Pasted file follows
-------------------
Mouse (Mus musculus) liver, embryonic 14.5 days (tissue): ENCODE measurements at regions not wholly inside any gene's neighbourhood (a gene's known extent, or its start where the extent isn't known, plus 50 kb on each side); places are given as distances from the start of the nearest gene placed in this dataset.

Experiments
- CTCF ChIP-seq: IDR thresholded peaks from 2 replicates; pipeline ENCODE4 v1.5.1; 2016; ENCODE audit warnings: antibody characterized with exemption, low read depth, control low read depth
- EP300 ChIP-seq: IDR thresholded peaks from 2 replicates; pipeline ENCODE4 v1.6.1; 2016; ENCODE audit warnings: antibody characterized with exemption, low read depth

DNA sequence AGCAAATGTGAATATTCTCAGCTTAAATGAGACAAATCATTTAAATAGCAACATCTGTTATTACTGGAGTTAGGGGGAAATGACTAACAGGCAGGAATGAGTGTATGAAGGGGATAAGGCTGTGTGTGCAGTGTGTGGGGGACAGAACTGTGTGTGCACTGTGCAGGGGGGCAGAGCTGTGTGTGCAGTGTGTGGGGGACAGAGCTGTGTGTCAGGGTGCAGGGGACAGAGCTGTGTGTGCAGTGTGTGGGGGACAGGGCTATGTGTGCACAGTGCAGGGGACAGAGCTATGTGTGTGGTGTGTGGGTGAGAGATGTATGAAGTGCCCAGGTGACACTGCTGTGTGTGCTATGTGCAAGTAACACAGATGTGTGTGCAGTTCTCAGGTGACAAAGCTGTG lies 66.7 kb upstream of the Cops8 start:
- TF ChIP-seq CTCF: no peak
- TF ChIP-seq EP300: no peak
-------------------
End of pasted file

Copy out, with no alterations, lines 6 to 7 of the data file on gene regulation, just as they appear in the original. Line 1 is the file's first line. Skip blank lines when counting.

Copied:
- TF ChIP-seq CTCF: no peak
- TF ChIP-seq EP300: no peak